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I work with depth time series data from electronically tagged fish. When the fish spend time on the bottom we get a prominent tidal signal (approx 1.96 cycles per day). This interferes with our analysis of the data, so I have been experimenting with removing it using FFT - i.e. run FFT attenuate the bins around 1.96 cpd then inverse FFT. It nearly works, but the tidal signal varies over time (the time series can be up to a year long, with varying sample rates between 10 s and 2 mins). So in some parts the signal is removed, in others it is exaggerated. I have attempted to divide the time series into blocks and deal with each individually, but it doesn't seem to work. I work in C#. Any help and advice would be much appreciated!

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  • $\begingroup$ Can I please ask if it Is possible to obtain bathymetry and the actual tidal "signal" from nearby buoys? What sort of accuracy in the estimation of depth are you after? $\endgroup$ – A_A Oct 10 '16 at 10:06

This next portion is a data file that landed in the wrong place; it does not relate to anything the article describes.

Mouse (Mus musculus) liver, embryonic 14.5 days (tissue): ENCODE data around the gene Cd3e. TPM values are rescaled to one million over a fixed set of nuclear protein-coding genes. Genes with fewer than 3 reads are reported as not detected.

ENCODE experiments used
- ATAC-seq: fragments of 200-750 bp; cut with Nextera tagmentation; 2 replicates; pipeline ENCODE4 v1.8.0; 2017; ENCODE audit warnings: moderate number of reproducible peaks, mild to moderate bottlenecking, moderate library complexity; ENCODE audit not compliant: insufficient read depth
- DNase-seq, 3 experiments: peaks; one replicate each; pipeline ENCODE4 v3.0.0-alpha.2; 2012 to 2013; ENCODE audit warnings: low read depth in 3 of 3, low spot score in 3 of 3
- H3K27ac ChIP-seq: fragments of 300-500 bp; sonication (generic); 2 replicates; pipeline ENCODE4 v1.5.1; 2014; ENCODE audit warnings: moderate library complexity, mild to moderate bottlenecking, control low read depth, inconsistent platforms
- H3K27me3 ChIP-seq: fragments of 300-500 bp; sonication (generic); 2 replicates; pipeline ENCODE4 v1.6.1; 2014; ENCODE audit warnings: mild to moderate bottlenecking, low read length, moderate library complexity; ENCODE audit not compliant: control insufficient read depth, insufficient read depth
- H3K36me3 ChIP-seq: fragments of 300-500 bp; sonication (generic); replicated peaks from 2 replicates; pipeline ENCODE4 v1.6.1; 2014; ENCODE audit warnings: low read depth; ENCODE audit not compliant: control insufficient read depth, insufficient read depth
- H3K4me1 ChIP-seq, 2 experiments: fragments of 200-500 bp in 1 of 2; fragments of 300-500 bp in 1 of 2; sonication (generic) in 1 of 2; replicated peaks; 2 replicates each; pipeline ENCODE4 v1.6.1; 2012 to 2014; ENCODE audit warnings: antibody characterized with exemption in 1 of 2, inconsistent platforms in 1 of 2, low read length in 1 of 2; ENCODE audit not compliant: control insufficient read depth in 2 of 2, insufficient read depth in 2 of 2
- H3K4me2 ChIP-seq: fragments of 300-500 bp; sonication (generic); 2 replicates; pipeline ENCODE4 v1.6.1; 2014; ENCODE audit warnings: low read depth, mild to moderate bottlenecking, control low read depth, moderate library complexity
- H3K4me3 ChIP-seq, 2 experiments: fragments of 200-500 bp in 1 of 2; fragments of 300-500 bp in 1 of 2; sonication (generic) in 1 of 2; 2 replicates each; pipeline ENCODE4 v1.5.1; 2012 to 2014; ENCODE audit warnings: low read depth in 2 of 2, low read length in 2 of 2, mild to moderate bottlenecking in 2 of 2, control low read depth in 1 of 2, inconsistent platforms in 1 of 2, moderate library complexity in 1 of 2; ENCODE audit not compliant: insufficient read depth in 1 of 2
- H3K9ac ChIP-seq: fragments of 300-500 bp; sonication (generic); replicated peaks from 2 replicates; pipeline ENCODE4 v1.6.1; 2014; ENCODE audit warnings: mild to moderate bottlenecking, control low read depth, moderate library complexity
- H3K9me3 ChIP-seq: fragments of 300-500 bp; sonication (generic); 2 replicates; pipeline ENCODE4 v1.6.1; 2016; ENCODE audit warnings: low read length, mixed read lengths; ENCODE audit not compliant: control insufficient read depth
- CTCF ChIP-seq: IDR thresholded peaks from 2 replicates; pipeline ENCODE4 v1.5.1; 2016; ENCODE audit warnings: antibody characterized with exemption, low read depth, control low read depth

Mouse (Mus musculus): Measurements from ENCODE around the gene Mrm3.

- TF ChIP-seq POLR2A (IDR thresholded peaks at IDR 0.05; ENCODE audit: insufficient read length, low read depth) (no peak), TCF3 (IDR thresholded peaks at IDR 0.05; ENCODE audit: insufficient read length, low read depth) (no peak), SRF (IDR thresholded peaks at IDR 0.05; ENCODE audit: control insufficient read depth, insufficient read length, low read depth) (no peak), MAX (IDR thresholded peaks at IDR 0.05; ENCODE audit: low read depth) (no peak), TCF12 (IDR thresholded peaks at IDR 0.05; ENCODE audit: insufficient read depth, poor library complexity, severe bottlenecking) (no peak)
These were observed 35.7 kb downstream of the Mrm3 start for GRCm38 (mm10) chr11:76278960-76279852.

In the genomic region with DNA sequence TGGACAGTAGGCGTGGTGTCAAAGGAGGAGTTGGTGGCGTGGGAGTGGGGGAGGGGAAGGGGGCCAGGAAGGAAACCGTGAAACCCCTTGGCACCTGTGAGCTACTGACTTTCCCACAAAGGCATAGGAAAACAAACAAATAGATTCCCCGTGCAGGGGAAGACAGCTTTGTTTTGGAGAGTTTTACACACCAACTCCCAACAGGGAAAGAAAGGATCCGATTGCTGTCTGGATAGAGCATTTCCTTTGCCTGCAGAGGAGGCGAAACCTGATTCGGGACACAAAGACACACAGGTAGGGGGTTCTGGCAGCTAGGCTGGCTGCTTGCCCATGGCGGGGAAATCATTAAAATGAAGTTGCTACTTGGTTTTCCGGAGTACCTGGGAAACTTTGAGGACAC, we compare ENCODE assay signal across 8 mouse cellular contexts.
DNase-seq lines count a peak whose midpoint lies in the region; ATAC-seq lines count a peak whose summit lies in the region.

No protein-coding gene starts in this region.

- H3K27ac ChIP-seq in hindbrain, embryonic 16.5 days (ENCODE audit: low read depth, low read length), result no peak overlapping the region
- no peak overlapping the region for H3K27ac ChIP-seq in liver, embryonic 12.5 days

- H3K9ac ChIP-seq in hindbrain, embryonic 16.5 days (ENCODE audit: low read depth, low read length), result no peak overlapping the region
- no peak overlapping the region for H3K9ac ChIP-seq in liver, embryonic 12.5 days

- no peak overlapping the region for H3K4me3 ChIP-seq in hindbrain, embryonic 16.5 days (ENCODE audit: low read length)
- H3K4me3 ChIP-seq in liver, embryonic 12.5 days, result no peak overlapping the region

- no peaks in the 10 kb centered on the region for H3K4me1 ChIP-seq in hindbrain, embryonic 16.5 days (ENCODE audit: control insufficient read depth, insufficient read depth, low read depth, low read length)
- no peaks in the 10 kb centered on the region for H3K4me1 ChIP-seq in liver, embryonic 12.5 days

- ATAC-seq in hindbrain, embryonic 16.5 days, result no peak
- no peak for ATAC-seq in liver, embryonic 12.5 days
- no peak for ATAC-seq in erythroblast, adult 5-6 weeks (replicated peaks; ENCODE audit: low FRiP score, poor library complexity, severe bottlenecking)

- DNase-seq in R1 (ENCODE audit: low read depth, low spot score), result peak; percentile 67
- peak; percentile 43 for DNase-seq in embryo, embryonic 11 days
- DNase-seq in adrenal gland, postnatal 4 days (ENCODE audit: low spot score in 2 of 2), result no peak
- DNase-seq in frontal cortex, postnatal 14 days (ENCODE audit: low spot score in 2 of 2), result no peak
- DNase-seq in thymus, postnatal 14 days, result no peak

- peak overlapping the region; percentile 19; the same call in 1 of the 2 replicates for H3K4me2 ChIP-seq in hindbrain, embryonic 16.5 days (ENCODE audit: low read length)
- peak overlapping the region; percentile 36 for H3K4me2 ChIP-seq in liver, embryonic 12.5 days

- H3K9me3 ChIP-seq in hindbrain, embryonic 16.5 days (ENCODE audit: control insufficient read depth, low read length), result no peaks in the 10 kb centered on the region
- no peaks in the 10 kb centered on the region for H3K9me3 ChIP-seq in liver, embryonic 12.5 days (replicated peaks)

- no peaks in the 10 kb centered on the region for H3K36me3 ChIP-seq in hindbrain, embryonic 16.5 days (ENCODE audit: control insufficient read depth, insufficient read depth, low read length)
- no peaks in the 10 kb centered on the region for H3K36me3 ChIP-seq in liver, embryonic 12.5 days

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    $\begingroup$ I would first resample the data to a single sampling rate. $\endgroup$ – Olli Niemitalo Oct 10 '16 at 11:11
  • $\begingroup$ do you know what is the sampling frequency for each blocks before processing it ? $\endgroup$ – Arpit Jain Oct 10 '16 at 11:22
  • $\begingroup$ A_A: The animals we tagged are free ranging so no reliable actual tidal signal is available. We can use a signal from a fixed tide gauge, but the data is not very helpful - there are many gaps and the signal only matches at the fixed location, not where our animals roam. $\endgroup$ – Nick Humphries Oct 11 '16 at 13:48
  • $\begingroup$ Olli and arpit - Yes, I do know the sampling frequency - but it differs between and during time series - i.e. it might be a 20 s intervals for 3 months then drop to 2 mins for the rest of the sample - however, I can easily re-sample to the higher rate. $\endgroup$ – Nick Humphries Oct 11 '16 at 13:50
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The answer is "No, you cannot attenuate the impact of tide on pressure derived depth data you have already captured without extraneous information".

The reason for this is that the hydrostatic pressure derived depth measurements from the tracked fish ($depth_{fish}(n)$), is only a component of the captured signal.